Have you ever stopped to contemplate what will happen to your digital or online information when you are gone? Thinking to yourself, my spouse has my passwords and knows my accounts, so there's no issue?
You may be wrong.
According to The Economic Times,
there may be rules and regulations in place that will determine what
happens to all your hard work online should you die. Although the site
is Indian, I think it's smart to look at what they are saying...
about it a moment - what activities do you participate in online or on
your computer? For me, there are emails, financial records, legal and
medical records, blogs, communities, photos, poems, stories, music,
online banking, online bill paying, records, well - you get it. I work
very hard every day as a Health Activist and I want that work carefully
guarded and passed along should I die. I have carefully recorded my
passwords, and my important links are stored in my computer (okay, maybe
not the smartest thing to rely on).
So, what does this mean?
assume then that, should I die, my extremely computer savvy hubs will
spend a few moments mourning my passing and then go online and use my
email accounts and addys to tell all my dear friends and family that I
have gone. In my mind I see him some weekend later sitting at my messy
desk perusing the folders while peering at my enormous monitor. I
imagine him shaking his head at one thing, and smiling at another.
But he won't have a clue what to do past that point!
my various folders are letters to friends and family that I would like
them to receive after I've gone. It's a silly little thing I do when I'm
feeling particularly sentimental some days. I'm okay with my hubs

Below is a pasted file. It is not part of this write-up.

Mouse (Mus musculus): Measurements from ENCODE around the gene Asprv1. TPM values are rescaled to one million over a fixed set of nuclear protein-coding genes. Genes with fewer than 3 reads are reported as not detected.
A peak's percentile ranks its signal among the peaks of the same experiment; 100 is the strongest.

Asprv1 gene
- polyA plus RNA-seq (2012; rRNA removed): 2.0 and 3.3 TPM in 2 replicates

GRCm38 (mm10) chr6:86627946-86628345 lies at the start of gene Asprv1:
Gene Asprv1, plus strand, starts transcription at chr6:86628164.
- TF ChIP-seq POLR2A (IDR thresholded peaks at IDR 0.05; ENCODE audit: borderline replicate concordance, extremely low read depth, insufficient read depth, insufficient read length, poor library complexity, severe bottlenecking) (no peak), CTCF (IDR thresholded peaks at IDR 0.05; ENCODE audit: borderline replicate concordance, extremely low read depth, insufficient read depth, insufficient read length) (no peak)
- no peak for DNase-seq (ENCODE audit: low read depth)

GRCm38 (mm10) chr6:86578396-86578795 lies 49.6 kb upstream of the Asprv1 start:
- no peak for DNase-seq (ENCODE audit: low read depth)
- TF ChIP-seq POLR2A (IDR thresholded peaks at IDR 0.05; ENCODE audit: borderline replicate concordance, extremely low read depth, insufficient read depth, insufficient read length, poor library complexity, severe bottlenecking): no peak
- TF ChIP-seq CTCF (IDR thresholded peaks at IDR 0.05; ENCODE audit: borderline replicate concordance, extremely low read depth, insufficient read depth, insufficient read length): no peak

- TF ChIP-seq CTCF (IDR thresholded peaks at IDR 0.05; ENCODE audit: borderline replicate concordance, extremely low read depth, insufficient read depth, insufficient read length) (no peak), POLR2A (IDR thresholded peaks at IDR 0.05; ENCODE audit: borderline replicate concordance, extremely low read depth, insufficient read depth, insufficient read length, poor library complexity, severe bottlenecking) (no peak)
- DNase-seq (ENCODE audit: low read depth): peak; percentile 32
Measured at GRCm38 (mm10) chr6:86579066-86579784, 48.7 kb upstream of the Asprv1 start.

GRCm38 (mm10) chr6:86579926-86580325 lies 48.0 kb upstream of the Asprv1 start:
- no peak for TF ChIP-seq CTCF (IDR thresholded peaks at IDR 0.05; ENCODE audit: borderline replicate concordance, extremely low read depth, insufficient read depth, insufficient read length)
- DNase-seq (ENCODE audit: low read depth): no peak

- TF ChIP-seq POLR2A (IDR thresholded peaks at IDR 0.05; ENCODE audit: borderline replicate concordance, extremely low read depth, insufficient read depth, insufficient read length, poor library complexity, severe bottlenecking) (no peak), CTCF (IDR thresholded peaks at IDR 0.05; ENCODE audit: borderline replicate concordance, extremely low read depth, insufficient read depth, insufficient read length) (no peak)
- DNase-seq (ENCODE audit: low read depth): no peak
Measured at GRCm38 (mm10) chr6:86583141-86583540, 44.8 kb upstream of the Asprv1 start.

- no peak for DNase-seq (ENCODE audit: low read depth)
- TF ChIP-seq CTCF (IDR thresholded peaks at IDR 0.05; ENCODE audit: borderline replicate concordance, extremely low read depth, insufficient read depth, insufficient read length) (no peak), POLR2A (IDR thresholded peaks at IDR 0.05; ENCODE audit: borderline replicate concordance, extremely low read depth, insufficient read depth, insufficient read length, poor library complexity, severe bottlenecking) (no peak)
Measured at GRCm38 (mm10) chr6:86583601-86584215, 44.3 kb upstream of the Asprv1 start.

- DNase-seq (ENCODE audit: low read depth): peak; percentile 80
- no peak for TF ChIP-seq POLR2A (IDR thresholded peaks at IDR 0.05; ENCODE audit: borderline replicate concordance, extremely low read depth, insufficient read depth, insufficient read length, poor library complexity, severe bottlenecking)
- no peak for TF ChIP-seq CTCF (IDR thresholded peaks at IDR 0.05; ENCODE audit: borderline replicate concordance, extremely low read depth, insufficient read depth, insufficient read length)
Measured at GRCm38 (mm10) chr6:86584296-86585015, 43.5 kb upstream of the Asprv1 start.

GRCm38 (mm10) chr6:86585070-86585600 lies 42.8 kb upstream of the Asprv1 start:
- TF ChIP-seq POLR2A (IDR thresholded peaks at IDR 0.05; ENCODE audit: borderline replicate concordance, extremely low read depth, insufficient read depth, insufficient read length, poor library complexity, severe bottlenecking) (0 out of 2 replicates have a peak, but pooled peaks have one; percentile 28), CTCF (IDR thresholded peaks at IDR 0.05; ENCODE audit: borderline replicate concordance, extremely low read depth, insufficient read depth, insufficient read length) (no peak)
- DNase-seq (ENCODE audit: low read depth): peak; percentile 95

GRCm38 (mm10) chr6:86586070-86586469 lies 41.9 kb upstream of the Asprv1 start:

reading them, but does he know that I want those letters passed along to
their addressees? No.
So, I need a digital will.
create a digital will, The Economic Times tells us we must first create
an inventory. The next step is to get my digital signature
authenticated. Then with this information, my digital will can be
created. Once created it may be stored online (complete with links) or
in a more solid form. The digital will does not take precedence over
your last will and testament, but is apparently designed to work in
concert with it.
Did you know service providers have different policies about your accounts after your death? It's true. For example, while google may give access to relatives, Yahoo's policy is to terminate the account. Period.
What about information you DON'T want passed on?
people might consider what they want to live and be passed on after
their death, but what about those things you want to die with you? In
order to prevent someone from gaining access you will also need your
digital will, or an "account guardian service"
(Who knew such a thing existed?!) whose job is to keep your secrets
secret by allowing you to upload all of it to their site and tell them
who you want to have it. You can also opt in for an account incinerator
service and upon your death *poof* it's all gone.
There are sites that are designed to give your loved ones your digital will or last words. One of them is called The Last Messages Club.
you thought about what will happen to your information when you die?
Have you made any arrangements to be sure that those you want or do not
want to have access to your information are aware of your wishes?
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